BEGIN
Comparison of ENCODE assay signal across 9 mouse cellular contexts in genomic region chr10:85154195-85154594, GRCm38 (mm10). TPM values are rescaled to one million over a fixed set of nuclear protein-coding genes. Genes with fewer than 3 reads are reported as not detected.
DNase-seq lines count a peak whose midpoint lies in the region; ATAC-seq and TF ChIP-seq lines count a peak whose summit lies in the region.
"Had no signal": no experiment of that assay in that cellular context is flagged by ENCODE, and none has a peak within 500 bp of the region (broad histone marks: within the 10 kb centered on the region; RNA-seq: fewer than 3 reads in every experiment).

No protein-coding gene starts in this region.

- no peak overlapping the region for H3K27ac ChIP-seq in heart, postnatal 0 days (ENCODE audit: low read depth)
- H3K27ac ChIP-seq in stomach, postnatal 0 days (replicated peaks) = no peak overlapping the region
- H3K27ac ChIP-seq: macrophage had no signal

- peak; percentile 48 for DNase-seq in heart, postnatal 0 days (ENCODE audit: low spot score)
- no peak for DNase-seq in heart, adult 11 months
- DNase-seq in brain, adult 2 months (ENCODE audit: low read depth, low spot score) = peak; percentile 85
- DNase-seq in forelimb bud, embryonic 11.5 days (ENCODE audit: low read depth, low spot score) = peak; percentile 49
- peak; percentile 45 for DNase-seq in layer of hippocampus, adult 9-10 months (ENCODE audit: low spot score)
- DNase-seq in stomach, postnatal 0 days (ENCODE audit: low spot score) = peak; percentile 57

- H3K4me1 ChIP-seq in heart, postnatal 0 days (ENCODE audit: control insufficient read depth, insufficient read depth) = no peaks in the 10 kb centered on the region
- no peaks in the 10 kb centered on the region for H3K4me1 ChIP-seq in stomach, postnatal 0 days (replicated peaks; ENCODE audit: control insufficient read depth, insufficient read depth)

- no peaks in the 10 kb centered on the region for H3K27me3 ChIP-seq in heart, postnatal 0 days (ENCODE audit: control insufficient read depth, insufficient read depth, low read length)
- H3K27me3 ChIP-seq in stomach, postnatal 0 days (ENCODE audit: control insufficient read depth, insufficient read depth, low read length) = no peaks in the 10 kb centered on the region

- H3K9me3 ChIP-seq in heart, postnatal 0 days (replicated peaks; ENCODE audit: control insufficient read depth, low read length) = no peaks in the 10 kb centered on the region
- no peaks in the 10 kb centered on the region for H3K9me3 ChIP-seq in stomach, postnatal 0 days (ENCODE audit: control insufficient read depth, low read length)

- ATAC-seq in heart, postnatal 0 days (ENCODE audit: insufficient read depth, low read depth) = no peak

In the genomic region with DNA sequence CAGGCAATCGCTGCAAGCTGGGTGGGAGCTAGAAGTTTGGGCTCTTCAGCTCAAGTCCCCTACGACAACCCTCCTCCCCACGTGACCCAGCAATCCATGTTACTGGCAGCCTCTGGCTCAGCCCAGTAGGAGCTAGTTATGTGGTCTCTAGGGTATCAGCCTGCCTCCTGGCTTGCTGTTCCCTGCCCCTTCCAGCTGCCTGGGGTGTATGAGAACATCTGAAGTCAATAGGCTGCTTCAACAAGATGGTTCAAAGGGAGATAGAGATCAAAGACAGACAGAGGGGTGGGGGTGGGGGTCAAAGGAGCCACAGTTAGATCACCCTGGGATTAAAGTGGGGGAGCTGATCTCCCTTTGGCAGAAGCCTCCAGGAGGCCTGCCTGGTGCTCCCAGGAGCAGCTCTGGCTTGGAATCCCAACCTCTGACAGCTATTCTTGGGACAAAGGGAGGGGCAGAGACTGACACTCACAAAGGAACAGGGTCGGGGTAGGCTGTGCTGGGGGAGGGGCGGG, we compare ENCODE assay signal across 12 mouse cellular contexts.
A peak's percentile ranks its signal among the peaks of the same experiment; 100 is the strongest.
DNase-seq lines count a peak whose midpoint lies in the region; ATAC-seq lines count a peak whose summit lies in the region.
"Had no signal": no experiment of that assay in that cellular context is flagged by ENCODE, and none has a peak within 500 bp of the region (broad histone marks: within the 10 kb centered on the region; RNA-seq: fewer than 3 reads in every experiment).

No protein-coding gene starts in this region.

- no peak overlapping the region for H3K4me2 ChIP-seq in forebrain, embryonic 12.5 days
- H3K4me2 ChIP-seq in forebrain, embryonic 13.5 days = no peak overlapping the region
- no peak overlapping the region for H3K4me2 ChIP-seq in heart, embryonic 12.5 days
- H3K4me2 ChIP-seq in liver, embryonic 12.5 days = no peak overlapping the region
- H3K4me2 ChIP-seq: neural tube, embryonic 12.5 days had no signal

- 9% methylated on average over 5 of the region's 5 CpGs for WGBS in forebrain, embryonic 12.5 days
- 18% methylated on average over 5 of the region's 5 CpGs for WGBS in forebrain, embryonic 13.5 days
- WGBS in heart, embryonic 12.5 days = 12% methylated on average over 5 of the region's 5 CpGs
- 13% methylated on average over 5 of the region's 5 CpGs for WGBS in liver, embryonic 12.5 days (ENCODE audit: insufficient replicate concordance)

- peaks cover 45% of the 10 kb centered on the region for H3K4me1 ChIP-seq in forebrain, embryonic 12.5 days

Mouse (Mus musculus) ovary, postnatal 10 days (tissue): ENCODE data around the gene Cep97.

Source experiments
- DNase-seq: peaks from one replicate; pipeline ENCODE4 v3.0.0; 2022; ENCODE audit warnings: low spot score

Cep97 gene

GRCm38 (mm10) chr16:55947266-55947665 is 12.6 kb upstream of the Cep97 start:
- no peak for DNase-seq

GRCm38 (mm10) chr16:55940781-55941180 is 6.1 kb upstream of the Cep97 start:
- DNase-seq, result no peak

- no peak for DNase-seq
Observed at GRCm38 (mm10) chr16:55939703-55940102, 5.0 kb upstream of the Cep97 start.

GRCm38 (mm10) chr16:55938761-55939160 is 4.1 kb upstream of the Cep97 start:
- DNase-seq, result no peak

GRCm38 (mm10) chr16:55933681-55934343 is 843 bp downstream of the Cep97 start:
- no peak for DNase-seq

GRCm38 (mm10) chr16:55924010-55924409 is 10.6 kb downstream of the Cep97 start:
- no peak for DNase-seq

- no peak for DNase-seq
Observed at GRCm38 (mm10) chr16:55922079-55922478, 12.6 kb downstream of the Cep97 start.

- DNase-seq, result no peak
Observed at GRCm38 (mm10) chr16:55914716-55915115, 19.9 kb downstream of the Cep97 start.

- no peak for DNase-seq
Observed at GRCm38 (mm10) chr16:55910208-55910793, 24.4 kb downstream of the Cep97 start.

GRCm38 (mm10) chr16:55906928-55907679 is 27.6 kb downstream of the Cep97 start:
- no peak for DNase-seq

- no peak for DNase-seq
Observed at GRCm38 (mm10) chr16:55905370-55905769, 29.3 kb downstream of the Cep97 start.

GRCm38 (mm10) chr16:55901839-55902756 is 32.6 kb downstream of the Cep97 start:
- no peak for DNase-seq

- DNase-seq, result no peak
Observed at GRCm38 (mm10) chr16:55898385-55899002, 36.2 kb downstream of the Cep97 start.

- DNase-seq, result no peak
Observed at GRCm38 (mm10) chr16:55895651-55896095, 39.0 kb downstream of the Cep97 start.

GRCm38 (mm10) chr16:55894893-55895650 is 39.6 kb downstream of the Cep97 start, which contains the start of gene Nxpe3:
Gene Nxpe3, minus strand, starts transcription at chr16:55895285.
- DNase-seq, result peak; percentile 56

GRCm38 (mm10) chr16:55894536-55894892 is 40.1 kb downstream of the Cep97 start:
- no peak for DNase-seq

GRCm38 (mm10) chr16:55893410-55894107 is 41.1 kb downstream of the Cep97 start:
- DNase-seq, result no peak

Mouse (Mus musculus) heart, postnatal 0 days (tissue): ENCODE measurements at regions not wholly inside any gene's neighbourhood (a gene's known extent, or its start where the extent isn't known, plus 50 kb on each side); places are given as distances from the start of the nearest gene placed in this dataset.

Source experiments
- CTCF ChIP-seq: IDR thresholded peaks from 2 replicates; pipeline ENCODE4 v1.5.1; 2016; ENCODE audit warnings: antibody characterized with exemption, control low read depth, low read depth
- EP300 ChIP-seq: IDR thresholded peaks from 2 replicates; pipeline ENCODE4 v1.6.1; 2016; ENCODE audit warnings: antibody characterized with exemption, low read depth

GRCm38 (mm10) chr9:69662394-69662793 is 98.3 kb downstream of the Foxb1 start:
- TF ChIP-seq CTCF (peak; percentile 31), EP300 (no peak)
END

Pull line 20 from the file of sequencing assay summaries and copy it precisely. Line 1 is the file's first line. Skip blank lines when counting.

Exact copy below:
- ATAC-seq in heart, postnatal 0 days (ENCODE audit: insufficient read depth, low read depth) = no peak